Cottontails, on the other hand, are definitely the thinkers in the contest. After the first routine circle, it often appears that the rabbit is considering his options and trying every trick in the book, thoughtfully doing whatever it takes to lose the dogs.
This rabbit, I knew, had been around the briar patch a time or two. He started out with the usual out-and-back tactic, and when that didn’t work, he tried zigzagging, side-stepping and long-hopping, which usually confounds young or inexperienced hounds.
Nothing worked, and it was obvious that our quarry was getting bored with the routine. He’d come by me several times and I hadn’t shot, which apparently didn’t impress him. My don’t-shoot tradition was meaningless to him. He wanted to be rid of the dogs and get back to the business of winter survival, so he took things to a higher, more dangerous level.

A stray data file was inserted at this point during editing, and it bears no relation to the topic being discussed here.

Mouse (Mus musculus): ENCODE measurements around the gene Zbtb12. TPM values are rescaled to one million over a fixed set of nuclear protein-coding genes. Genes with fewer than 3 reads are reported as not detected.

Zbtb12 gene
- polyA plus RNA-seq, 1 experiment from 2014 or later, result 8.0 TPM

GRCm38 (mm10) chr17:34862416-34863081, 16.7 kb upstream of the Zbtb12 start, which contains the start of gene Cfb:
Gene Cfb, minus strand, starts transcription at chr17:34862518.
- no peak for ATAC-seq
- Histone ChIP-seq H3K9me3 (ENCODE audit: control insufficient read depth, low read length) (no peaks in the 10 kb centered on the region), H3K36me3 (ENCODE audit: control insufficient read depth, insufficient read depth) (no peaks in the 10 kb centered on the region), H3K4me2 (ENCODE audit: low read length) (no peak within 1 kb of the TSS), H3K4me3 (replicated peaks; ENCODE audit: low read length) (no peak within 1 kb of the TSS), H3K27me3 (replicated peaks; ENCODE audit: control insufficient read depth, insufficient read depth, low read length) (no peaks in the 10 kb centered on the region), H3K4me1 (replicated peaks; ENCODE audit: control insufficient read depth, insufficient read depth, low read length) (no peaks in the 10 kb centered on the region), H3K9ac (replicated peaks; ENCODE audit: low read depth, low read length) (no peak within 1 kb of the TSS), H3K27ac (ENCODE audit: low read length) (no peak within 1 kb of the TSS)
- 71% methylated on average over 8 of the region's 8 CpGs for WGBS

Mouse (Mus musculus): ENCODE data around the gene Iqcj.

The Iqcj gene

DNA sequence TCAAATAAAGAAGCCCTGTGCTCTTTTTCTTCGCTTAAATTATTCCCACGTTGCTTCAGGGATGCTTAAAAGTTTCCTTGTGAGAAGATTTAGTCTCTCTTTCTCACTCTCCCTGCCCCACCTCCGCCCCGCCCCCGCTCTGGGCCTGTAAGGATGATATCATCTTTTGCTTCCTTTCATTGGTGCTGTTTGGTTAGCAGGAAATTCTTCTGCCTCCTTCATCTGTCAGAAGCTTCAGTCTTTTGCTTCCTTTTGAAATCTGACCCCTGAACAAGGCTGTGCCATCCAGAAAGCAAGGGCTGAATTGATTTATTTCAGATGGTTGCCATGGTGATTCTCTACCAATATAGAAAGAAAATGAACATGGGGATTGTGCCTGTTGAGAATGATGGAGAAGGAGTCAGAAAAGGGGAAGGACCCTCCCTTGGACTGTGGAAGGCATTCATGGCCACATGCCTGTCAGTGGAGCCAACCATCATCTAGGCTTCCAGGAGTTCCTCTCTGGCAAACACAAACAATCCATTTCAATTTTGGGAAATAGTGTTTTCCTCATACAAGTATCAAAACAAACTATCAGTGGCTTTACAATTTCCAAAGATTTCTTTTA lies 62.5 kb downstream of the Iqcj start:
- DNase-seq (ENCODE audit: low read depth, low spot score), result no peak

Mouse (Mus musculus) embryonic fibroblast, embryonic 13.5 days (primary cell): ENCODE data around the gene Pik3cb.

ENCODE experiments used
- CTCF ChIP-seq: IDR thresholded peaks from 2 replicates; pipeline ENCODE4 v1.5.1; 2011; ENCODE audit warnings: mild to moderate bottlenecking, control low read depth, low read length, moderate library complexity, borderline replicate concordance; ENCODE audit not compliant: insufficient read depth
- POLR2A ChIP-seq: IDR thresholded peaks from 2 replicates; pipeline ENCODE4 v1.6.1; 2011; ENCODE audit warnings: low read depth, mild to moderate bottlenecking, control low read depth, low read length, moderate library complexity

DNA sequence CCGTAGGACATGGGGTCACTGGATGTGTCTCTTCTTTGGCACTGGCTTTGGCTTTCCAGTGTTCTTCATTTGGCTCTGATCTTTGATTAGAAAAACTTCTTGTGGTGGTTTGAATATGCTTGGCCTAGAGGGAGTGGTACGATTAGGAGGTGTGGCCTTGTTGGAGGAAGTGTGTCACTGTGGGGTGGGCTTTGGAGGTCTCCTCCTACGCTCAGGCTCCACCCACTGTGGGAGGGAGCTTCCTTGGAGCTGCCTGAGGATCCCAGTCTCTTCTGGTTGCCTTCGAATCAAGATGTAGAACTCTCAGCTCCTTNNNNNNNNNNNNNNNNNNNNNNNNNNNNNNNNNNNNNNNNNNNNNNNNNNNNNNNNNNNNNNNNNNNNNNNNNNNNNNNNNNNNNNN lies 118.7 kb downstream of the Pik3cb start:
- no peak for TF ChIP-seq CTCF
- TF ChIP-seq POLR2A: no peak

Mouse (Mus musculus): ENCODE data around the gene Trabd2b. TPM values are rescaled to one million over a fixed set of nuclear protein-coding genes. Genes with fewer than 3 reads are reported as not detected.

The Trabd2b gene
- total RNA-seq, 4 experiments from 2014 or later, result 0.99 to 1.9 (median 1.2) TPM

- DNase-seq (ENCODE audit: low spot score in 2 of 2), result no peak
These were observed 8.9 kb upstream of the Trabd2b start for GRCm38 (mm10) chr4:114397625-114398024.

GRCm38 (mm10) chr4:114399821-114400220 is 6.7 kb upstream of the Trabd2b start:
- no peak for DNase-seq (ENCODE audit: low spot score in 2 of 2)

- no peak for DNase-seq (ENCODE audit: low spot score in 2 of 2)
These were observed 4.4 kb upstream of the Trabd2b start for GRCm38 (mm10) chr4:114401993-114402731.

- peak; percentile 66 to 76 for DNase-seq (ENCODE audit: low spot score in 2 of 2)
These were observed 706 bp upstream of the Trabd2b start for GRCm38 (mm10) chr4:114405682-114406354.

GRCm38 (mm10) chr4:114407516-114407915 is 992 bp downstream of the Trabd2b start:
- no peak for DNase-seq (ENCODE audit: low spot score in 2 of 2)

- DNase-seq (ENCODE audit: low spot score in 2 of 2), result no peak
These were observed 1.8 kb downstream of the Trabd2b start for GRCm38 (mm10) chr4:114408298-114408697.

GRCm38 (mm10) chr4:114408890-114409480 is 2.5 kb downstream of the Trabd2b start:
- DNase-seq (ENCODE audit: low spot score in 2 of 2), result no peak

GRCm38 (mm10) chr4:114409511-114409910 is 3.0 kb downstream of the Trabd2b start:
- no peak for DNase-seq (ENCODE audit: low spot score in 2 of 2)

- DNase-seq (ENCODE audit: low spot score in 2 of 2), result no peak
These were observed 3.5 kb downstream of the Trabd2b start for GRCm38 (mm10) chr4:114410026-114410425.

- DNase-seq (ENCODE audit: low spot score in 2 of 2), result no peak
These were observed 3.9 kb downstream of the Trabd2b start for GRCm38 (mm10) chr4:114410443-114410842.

A Beagle’s determination can be the death of him, especially when a cottontail decides to leave his home thicket and head for parts unknown. This invariably means road crossings, and these days there are few paved roads that don’t have more traffic on them than they were designed for. Half the briar patches I hunted 25 years ago are subdivisions now, which means more people, and that means more cars. That speeding cottontails can put that equation together while they run is beyond me, but when this particular bunny headed for the highway I knew exactly what he was planning.
I ran for the road as the rabbit made his break across a pasture. I knew he was going to cross the tarmac at a sharp bend in the road where oncoming vehicles would be unable to stop in time to save a hapless hound nosing around on the cold pavement.
I saw the rabbit run down the roadside embankment, hop to the middle of the road and then zigzag for about 50 feet on the center line before dashing into the brush on the other side of the road.